From a language structure point of view: Because of scope. Parameters passed in to a function are only valid and accessible within that function. Instance variables are valid and accessible in every function.
Furthermore, by definition function parameters are passed in to the function from a caller. So they do not reside within the object: they reside in the caller. They must, of necessity, represent two different physical areas in memory.
I suppose that in principle you could have a language where any parameters in a function that have the same name as object variables are automatically copied before the first line of the function is executed. My first thought is that that could cause trouble, because there are surely times when you would not want such an automatic copy. There might well be validity tests that should be done before saving any data. We might want to test if a new value equals the old value and so some logging. Etc. I suppose someone could reply that in that case you could just give the parameter a different name.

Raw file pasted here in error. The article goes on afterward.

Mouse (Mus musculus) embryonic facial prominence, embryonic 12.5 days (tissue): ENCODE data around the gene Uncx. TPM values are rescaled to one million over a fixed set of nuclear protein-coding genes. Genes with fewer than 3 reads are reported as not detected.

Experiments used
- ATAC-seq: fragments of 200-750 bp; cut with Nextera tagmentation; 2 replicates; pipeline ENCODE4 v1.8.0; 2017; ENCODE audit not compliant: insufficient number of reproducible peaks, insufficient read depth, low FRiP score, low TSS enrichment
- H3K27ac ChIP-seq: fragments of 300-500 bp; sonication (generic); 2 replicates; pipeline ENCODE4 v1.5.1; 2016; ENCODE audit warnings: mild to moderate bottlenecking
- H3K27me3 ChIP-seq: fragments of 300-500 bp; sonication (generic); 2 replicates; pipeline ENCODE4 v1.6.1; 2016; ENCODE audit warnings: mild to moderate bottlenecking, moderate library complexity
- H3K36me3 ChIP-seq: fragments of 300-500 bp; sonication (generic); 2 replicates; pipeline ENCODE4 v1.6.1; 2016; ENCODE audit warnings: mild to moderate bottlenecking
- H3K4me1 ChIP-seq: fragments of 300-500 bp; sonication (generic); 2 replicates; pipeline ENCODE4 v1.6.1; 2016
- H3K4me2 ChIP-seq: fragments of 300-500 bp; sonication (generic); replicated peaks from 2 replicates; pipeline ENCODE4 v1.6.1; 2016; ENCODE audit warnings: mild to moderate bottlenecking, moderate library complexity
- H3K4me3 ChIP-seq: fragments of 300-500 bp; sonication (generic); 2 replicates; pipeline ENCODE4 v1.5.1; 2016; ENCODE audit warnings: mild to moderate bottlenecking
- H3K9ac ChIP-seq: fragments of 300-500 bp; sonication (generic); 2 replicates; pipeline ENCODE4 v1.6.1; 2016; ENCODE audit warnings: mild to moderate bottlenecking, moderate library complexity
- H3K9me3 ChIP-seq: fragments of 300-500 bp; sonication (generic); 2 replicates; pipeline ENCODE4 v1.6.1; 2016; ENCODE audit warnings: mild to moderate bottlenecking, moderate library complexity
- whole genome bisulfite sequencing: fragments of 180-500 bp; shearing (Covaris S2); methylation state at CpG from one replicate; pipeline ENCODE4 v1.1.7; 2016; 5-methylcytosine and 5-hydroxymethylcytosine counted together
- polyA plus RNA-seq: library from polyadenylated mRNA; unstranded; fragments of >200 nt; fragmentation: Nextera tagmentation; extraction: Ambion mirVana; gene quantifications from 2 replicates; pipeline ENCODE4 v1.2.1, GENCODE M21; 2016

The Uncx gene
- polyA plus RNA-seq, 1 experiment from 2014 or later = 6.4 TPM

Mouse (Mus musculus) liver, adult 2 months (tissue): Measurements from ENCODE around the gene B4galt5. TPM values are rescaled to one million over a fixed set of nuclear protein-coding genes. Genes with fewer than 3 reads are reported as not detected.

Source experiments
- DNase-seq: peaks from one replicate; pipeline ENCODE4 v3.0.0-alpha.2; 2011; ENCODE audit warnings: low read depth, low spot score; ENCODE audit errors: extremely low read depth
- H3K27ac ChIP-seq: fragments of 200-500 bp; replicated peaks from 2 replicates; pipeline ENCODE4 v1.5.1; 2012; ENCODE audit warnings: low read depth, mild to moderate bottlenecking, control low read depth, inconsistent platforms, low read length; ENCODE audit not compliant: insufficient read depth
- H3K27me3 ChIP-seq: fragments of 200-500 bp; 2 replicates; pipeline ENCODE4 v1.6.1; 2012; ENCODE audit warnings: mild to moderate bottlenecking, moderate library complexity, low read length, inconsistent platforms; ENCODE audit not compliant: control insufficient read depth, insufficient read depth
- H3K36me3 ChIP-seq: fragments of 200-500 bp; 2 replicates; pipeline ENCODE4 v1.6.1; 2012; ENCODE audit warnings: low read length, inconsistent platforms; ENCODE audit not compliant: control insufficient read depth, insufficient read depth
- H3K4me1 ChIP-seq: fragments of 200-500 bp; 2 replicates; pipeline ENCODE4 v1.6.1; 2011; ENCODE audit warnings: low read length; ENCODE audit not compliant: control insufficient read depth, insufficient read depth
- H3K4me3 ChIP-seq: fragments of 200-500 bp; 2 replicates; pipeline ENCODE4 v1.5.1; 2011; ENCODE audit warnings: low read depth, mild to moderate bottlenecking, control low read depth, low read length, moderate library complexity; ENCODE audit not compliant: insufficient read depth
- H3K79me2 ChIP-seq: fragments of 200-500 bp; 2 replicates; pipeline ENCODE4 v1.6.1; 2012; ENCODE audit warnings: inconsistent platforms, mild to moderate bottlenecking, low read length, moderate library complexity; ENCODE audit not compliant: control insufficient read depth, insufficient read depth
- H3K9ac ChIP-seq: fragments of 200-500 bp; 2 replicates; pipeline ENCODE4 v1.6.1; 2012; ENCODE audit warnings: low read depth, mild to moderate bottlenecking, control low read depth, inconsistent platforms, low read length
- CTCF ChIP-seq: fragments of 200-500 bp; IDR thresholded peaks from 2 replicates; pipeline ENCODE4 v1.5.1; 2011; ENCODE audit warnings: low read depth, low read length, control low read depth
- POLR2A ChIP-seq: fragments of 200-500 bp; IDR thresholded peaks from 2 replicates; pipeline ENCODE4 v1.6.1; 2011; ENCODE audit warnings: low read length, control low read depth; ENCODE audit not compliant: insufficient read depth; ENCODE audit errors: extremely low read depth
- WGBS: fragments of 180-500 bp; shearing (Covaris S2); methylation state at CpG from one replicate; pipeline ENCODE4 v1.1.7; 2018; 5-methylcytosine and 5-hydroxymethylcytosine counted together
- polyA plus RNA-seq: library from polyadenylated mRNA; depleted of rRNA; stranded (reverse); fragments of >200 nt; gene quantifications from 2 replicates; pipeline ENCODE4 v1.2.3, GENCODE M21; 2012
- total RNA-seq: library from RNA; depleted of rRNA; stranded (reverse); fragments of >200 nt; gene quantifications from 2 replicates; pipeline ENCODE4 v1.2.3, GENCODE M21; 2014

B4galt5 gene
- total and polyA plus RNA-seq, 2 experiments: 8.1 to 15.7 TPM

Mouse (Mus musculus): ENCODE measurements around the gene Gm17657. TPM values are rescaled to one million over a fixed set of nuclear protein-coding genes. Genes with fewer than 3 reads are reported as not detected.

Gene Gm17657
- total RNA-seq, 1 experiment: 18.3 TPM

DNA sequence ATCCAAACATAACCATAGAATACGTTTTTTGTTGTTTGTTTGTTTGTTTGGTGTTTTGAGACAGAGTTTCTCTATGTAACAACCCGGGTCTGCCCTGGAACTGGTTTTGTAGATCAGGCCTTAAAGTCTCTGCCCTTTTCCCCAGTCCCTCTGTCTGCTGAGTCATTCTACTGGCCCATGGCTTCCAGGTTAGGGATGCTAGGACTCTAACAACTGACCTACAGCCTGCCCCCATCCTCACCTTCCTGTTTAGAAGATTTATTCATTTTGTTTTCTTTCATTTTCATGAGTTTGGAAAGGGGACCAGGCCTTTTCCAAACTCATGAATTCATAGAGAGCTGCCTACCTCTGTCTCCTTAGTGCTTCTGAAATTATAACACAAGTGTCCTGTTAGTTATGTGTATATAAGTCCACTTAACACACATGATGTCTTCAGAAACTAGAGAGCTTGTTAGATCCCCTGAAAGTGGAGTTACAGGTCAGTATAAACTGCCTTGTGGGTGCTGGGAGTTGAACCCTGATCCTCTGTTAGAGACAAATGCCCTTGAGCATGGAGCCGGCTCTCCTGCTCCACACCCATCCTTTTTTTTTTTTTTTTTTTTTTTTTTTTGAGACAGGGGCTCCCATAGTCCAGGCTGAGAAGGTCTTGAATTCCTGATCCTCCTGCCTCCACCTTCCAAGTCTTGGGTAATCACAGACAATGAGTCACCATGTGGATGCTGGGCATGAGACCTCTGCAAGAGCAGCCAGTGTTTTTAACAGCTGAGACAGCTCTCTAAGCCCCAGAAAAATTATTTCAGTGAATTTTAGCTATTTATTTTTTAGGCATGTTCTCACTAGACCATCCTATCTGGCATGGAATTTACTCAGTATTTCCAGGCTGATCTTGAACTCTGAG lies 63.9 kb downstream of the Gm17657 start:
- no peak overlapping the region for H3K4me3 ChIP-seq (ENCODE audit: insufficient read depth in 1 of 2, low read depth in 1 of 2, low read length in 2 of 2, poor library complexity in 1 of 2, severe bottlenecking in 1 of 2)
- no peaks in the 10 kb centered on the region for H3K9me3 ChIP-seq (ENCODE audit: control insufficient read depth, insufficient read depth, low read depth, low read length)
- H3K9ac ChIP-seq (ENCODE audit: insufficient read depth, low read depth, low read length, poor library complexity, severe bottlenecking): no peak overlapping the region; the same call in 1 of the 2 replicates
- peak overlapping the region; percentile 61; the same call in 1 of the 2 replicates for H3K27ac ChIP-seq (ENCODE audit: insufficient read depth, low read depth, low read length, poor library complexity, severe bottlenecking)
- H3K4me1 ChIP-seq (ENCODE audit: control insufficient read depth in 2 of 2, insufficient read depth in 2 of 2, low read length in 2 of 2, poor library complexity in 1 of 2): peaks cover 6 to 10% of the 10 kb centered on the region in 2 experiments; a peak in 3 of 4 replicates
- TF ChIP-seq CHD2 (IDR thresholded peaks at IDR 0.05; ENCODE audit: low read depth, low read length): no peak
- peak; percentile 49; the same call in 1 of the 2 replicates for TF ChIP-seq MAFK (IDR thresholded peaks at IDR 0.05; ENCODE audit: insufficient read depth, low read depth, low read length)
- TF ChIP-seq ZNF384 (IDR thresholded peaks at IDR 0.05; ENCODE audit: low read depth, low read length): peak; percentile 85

For two or three variables, I generally see it as no big deal. Yes, when there are 15 variables passed in and all have to be assigned to the correct object variable, it's a pain. I'd be interested in seeing a language that had a feature to do this cleanly.
Frankly, what I usually do is create the object and then have a bunch of assignment statements. Like
... etc ...
This can be more clear than having a long string of values in the constructor, where it may not be obvious which variable each value goes to. (Especially small integers and Booleans.) It's only slightly more typing to write the assignment statements rather than a long parameter list. In the not-uncommon case where the constructor is only called once or twice, it might be less typing, as it eliminates the parameter list and simply moves the assignments from the constructor to the caller.
Of course it has the drawback that it only works if all the values are straight assignments with no validation or manipulation. And in some cases we can say that a constructor with all the values produces a valid, usable object; while this technique means it almost certainly does not, which some consider a violation of the constructor contract.